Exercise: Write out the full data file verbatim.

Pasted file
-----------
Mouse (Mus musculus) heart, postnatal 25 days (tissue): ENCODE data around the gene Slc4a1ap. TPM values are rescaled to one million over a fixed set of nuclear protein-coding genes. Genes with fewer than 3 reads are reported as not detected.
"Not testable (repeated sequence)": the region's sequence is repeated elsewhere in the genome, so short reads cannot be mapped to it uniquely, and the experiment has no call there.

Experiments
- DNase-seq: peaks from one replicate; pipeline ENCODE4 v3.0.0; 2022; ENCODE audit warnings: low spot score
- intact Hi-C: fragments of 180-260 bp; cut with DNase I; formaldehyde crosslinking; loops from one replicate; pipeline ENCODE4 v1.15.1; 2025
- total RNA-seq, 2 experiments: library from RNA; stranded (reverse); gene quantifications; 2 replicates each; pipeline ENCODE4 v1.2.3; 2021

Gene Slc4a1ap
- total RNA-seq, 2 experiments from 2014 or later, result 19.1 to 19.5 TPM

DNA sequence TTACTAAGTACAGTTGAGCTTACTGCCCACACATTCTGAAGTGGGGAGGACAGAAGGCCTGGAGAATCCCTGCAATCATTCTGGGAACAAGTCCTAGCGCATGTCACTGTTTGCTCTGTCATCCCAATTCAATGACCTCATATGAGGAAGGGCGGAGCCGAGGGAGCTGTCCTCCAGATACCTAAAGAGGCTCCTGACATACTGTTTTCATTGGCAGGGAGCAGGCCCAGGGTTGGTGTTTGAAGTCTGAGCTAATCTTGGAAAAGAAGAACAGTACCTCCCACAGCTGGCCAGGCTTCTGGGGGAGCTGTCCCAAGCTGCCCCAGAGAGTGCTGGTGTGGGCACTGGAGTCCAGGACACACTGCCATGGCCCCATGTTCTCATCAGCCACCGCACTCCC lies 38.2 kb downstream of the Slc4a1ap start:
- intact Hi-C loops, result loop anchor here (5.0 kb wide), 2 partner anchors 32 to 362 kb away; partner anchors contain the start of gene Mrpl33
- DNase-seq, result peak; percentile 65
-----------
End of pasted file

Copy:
Mouse (Mus musculus) heart, postnatal 25 days (tissue): ENCODE data around the gene Slc4a1ap. TPM values are rescaled to one million over a fixed set of nuclear protein-coding genes. Genes with fewer than 3 reads are reported as not detected.
"Not testable (repeated sequence)": the region's sequence is repeated elsewhere in the genome, so short reads cannot be mapped to it uniquely, and the experiment has no call there.

Experiments
- DNase-seq: peaks from one replicate; pipeline ENCODE4 v3.0.0; 2022; ENCODE audit warnings: low spot score
- intact Hi-C: fragments of 180-260 bp; cut with DNase I; formaldehyde crosslinking; loops from one replicate; pipeline ENCODE4 v1.15.1; 2025
- total RNA-seq, 2 experiments: library from RNA; stranded (reverse); gene quantifications; 2 replicates each; pipeline ENCODE4 v1.2.3; 2021

Gene Slc4a1ap
- total RNA-seq, 2 experiments from 2014 or later, result 19.1 to 19.5 TPM

DNA sequence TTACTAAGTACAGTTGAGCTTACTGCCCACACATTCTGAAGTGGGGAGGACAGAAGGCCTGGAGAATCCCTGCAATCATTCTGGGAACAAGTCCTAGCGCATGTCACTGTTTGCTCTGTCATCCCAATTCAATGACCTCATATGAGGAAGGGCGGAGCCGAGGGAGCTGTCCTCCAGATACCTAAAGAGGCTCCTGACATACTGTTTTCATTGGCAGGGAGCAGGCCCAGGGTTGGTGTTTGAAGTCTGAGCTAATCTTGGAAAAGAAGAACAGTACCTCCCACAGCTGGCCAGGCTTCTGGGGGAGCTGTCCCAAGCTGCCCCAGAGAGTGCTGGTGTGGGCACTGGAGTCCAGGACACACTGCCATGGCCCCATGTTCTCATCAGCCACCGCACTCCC lies 38.2 kb downstream of the Slc4a1ap start:
- intact Hi-C loops, result loop anchor here (5.0 kb wide), 2 partner anchors 32 to 362 kb away; partner anchors contain the start of gene Mrpl33
- DNase-seq, result peak; percentile 65